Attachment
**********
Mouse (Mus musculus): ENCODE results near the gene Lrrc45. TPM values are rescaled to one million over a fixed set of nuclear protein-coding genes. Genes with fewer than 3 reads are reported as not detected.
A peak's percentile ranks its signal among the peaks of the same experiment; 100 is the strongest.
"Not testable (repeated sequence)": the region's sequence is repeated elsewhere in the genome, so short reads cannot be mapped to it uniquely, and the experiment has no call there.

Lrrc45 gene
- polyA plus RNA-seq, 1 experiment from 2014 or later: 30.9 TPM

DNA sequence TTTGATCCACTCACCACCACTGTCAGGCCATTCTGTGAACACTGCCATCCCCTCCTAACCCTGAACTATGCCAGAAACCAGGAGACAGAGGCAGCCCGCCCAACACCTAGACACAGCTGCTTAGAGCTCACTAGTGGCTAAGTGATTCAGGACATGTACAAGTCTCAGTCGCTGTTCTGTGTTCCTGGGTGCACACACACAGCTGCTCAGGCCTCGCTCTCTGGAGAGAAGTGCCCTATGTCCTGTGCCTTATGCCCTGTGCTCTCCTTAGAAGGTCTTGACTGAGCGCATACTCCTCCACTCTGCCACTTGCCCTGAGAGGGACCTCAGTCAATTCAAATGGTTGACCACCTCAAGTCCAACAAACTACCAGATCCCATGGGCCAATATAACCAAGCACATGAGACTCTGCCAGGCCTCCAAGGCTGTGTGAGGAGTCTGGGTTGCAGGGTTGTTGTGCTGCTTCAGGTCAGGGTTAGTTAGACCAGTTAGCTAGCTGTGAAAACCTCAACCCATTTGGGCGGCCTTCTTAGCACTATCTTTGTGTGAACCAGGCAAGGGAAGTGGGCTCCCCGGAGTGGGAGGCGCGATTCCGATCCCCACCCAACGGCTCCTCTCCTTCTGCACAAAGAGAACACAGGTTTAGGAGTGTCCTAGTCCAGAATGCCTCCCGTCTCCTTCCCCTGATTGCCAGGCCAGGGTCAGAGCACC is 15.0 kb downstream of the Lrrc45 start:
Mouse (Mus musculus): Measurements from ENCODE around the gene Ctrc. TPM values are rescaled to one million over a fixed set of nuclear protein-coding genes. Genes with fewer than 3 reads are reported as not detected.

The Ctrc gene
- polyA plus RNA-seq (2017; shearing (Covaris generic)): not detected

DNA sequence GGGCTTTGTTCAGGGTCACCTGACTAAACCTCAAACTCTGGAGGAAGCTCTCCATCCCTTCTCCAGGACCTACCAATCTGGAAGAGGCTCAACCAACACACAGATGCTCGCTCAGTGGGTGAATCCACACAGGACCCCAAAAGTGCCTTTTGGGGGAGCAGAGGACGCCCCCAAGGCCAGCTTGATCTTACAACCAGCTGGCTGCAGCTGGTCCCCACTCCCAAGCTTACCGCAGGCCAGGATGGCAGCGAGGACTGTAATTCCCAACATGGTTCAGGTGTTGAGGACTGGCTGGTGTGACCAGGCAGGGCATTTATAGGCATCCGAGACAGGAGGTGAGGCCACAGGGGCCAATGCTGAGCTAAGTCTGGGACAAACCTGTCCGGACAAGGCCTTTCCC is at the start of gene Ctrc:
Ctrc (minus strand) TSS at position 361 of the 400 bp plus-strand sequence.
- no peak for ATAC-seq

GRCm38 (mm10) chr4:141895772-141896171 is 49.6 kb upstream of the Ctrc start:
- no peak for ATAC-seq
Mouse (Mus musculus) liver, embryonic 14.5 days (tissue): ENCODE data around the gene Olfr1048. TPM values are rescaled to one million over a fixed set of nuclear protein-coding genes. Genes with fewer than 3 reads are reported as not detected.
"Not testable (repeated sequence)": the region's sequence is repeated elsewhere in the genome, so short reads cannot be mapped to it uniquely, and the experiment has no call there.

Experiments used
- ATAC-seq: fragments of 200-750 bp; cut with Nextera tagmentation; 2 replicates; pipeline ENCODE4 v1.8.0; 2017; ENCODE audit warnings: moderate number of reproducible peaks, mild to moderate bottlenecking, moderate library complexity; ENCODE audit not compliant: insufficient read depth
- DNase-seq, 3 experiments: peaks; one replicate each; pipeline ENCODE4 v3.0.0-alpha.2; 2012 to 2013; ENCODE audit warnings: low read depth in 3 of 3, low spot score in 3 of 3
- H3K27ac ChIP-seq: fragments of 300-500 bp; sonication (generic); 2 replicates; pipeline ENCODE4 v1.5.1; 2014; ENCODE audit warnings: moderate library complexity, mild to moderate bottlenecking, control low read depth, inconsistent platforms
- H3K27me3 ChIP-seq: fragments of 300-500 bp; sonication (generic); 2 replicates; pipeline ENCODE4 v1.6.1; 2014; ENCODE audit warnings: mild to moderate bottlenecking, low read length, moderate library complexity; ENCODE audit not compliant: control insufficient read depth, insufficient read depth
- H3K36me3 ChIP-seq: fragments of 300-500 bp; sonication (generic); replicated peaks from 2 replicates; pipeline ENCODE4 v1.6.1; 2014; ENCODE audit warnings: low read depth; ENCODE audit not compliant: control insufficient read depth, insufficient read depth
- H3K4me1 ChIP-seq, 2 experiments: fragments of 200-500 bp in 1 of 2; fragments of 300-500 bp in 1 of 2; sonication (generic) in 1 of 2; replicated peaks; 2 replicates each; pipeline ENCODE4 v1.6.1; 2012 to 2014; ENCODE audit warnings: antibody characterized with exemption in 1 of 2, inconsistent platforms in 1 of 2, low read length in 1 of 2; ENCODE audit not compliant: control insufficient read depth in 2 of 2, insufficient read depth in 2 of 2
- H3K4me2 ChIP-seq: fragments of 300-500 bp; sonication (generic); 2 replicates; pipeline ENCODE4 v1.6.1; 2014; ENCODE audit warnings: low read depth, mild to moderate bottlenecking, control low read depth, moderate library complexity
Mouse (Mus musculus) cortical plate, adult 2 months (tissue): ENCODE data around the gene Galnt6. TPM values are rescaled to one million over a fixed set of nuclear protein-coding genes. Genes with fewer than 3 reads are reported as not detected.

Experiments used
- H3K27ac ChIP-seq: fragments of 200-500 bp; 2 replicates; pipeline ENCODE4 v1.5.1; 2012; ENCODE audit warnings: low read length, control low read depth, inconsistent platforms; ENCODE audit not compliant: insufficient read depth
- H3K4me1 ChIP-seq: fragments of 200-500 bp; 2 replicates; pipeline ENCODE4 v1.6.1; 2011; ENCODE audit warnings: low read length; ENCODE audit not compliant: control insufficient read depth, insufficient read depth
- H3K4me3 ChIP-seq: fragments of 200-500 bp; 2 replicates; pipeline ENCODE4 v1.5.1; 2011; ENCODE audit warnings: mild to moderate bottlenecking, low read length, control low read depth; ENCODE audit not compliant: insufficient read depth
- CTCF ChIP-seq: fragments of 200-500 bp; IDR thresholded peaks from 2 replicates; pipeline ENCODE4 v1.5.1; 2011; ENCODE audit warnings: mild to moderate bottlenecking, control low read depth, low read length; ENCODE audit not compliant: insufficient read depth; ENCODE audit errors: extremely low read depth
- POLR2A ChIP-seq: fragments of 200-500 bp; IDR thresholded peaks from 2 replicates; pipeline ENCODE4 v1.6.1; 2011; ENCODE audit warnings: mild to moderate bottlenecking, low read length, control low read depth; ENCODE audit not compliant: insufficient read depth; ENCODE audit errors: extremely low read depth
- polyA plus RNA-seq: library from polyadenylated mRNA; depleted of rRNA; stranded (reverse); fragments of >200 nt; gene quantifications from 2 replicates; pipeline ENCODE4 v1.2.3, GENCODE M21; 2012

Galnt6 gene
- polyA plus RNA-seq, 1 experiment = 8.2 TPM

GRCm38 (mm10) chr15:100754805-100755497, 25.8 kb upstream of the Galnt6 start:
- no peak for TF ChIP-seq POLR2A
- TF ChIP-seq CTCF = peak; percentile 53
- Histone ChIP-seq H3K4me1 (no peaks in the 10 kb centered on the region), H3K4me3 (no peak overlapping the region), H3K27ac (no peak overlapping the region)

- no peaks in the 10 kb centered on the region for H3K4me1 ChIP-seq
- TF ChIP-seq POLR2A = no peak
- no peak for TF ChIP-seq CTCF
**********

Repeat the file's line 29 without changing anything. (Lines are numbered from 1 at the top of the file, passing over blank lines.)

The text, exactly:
- H3K4me3 ChIP-seq: fragments of 200-500 bp; 2 replicates; pipeline ENCODE4 v1.5.1; 2011; ENCODE audit warnings: mild to moderate bottlenecking, low read length, control low read depth; ENCODE audit not compliant: insufficient read depth